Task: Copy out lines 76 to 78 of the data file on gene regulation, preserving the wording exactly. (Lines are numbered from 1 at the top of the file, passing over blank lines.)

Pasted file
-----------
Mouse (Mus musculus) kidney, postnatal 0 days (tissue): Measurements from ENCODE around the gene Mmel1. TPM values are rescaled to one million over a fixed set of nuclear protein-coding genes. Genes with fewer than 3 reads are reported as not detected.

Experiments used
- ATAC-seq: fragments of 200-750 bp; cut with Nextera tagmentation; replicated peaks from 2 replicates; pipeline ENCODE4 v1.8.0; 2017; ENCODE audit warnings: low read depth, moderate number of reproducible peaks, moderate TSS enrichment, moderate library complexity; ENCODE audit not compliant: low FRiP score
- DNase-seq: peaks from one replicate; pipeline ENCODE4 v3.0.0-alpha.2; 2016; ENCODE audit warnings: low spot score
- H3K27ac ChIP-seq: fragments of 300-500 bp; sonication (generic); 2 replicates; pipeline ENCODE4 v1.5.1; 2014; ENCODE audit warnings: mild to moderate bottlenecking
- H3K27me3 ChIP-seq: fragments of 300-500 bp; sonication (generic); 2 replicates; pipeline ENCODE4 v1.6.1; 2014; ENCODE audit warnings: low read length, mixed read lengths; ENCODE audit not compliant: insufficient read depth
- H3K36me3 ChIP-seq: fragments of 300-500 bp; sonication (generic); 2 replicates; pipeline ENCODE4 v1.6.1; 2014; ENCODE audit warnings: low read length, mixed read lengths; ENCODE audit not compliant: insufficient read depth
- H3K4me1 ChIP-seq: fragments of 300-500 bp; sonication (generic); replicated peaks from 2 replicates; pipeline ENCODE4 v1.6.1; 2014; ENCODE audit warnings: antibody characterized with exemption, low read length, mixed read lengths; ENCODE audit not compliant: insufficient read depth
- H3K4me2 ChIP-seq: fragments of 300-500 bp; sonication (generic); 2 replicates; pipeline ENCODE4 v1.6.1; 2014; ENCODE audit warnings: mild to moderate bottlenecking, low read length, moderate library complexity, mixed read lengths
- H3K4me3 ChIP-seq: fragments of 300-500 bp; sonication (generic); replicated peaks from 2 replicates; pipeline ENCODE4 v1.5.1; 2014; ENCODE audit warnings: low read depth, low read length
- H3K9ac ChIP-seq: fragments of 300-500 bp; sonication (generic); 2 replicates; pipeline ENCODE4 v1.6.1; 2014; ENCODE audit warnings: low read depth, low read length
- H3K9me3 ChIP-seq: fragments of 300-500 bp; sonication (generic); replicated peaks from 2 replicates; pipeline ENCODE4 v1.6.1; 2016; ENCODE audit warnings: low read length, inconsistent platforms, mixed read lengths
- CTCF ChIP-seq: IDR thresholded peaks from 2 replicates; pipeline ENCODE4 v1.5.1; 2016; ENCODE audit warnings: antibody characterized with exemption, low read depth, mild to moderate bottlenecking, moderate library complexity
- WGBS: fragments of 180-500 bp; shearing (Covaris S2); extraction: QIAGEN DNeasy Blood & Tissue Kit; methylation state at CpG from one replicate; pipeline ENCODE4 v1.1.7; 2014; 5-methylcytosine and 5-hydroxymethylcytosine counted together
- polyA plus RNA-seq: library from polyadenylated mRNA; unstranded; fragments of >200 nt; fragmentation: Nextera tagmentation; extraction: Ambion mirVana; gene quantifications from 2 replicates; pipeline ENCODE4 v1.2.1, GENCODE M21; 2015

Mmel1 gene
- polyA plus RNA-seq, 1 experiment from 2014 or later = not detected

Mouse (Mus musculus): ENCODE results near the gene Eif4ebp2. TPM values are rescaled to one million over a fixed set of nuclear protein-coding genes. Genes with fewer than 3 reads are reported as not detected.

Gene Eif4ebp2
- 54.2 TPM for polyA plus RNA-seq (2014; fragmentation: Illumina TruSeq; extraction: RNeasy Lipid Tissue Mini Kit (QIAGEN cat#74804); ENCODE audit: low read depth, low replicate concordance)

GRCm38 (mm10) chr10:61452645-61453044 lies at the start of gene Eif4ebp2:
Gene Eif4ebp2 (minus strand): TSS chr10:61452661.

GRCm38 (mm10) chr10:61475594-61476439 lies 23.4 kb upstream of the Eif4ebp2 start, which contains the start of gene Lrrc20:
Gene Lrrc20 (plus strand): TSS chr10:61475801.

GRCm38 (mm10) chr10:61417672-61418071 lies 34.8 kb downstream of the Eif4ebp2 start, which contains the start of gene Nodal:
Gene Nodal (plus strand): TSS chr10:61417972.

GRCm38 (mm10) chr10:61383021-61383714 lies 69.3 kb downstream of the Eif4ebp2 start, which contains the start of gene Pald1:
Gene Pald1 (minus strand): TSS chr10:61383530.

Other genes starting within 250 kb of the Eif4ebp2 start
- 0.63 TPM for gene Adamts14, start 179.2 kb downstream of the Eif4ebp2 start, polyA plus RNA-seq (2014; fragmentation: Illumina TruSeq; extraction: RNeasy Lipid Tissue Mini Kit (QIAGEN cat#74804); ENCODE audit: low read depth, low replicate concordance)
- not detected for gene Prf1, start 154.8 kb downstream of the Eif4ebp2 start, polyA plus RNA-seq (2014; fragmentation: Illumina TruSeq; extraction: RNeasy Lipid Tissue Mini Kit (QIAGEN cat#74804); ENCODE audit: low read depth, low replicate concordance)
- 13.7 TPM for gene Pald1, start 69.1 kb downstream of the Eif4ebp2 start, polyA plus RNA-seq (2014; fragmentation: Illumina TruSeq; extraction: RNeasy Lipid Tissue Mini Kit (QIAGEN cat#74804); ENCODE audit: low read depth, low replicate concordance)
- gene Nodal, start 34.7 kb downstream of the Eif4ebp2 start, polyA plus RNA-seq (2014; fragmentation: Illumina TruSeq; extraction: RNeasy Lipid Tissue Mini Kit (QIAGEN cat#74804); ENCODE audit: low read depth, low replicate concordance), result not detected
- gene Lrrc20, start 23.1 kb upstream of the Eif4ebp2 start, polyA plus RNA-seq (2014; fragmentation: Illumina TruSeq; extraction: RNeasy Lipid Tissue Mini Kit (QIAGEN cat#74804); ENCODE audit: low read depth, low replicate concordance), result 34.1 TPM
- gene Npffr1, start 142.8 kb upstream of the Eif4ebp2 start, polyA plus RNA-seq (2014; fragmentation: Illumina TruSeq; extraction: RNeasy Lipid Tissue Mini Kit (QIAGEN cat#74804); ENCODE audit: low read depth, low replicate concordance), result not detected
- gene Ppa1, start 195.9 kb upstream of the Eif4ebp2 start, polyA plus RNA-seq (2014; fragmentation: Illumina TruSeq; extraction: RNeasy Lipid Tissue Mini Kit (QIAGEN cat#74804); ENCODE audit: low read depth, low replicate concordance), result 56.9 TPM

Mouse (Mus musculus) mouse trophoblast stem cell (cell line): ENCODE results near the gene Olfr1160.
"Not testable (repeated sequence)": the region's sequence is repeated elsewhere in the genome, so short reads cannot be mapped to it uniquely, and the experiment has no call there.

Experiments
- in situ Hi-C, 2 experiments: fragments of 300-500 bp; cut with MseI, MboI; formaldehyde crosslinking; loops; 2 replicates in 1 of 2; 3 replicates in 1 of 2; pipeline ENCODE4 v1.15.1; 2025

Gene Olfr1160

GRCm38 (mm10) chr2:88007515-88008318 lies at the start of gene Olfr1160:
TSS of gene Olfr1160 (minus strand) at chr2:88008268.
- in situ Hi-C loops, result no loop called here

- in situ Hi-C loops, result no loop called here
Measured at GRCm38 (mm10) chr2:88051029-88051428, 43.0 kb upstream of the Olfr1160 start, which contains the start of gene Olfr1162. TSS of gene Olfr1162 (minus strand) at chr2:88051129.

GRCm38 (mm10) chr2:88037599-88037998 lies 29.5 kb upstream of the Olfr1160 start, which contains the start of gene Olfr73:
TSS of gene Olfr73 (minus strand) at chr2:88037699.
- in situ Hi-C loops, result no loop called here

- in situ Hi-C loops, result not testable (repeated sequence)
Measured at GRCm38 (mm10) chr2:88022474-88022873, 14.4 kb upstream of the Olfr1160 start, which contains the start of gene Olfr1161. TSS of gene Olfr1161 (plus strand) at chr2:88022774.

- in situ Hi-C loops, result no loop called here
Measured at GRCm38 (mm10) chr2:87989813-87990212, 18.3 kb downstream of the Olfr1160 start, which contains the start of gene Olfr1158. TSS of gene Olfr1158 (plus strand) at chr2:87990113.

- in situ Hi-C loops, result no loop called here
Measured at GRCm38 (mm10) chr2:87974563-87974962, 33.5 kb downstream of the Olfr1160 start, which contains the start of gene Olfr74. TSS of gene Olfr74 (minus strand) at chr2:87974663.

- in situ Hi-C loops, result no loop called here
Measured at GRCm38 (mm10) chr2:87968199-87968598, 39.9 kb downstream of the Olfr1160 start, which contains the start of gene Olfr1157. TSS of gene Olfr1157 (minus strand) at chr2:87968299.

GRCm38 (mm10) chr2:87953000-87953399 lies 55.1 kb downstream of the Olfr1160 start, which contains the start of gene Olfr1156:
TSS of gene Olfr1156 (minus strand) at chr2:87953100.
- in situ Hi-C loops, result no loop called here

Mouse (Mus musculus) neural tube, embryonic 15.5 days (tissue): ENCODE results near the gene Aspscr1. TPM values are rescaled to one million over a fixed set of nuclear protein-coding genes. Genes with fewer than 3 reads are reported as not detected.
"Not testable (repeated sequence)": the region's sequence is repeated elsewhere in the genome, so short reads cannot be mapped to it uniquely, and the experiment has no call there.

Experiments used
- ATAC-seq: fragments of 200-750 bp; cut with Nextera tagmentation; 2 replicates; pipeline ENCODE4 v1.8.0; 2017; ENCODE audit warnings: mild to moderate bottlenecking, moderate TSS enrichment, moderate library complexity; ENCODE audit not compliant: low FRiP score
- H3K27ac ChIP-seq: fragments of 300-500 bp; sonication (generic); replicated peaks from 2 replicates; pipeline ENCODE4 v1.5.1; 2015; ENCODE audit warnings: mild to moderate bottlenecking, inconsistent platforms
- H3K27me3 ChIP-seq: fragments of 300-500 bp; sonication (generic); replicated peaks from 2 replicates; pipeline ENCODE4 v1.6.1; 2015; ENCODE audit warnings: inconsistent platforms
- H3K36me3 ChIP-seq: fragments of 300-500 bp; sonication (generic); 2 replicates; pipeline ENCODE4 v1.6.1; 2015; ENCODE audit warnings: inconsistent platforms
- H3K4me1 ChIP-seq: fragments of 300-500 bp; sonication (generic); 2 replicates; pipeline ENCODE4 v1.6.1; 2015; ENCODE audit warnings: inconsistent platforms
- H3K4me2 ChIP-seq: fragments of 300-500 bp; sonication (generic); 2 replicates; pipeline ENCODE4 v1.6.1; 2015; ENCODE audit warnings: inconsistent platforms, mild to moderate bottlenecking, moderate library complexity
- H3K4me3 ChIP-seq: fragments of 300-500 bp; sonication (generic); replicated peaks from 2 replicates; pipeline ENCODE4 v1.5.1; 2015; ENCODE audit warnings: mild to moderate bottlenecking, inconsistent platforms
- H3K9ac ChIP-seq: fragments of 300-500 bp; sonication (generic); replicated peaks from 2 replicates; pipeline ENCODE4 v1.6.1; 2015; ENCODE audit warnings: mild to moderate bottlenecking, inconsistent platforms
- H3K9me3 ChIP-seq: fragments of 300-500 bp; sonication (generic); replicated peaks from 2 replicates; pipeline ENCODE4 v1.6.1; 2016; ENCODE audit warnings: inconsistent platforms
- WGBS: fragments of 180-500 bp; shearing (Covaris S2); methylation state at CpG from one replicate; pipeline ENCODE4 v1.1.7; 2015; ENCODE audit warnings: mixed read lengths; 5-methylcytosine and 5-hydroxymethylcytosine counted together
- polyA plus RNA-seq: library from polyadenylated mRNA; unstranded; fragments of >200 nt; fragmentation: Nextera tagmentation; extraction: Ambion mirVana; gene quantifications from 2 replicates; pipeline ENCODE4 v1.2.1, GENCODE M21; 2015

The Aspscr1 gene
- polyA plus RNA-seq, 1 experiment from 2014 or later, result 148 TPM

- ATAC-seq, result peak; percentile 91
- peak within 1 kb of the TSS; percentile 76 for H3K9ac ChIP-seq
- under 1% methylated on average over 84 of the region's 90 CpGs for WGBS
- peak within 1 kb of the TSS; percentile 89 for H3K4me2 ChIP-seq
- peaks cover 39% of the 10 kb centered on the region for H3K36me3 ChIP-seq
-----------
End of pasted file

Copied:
- polyA plus RNA-seq, 1 experiment from 2014 or later, result 148 TPM

- ATAC-seq, result peak; percentile 91
- peak within 1 kb of the TSS; percentile 76 for H3K9ac ChIP-seq